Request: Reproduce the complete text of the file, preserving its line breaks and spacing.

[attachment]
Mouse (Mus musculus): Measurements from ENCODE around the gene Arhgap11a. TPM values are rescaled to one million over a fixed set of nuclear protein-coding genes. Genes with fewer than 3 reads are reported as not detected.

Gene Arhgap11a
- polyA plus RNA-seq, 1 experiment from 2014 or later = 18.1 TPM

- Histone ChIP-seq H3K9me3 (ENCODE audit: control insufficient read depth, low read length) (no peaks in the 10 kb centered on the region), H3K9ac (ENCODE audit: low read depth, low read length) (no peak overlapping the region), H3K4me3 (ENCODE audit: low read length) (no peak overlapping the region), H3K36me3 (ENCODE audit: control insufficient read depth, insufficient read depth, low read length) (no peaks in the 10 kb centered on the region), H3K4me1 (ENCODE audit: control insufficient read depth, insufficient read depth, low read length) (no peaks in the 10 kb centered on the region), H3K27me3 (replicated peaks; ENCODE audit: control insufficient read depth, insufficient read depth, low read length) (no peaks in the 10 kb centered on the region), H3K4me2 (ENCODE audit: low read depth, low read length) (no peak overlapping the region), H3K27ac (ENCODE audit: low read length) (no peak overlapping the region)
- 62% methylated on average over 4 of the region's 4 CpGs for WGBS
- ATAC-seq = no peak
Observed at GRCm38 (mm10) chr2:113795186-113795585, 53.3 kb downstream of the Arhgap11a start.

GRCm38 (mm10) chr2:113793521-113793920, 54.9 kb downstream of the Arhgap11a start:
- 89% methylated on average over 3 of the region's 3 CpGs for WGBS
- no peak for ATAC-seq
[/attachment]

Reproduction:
Mouse (Mus musculus): Measurements from ENCODE around the gene Arhgap11a. TPM values are rescaled to one million over a fixed set of nuclear protein-coding genes. Genes with fewer than 3 reads are reported as not detected.

Gene Arhgap11a
- polyA plus RNA-seq, 1 experiment from 2014 or later = 18.1 TPM

- Histone ChIP-seq H3K9me3 (ENCODE audit: control insufficient read depth, low read length) (no peaks in the 10 kb centered on the region), H3K9ac (ENCODE audit: low read depth, low read length) (no peak overlapping the region), H3K4me3 (ENCODE audit: low read length) (no peak overlapping the region), H3K36me3 (ENCODE audit: control insufficient read depth, insufficient read depth, low read length) (no peaks in the 10 kb centered on the region), H3K4me1 (ENCODE audit: control insufficient read depth, insufficient read depth, low read length) (no peaks in the 10 kb centered on the region), H3K27me3 (replicated peaks; ENCODE audit: control insufficient read depth, insufficient read depth, low read length) (no peaks in the 10 kb centered on the region), H3K4me2 (ENCODE audit: low read depth, low read length) (no peak overlapping the region), H3K27ac (ENCODE audit: low read length) (no peak overlapping the region)
- 62% methylated on average over 4 of the region's 4 CpGs for WGBS
- ATAC-seq = no peak
Observed at GRCm38 (mm10) chr2:113795186-113795585, 53.3 kb downstream of the Arhgap11a start.

GRCm38 (mm10) chr2:113793521-113793920, 54.9 kb downstream of the Arhgap11a start:
- 89% methylated on average over 3 of the region's 3 CpGs for WGBS
- no peak for ATAC-seq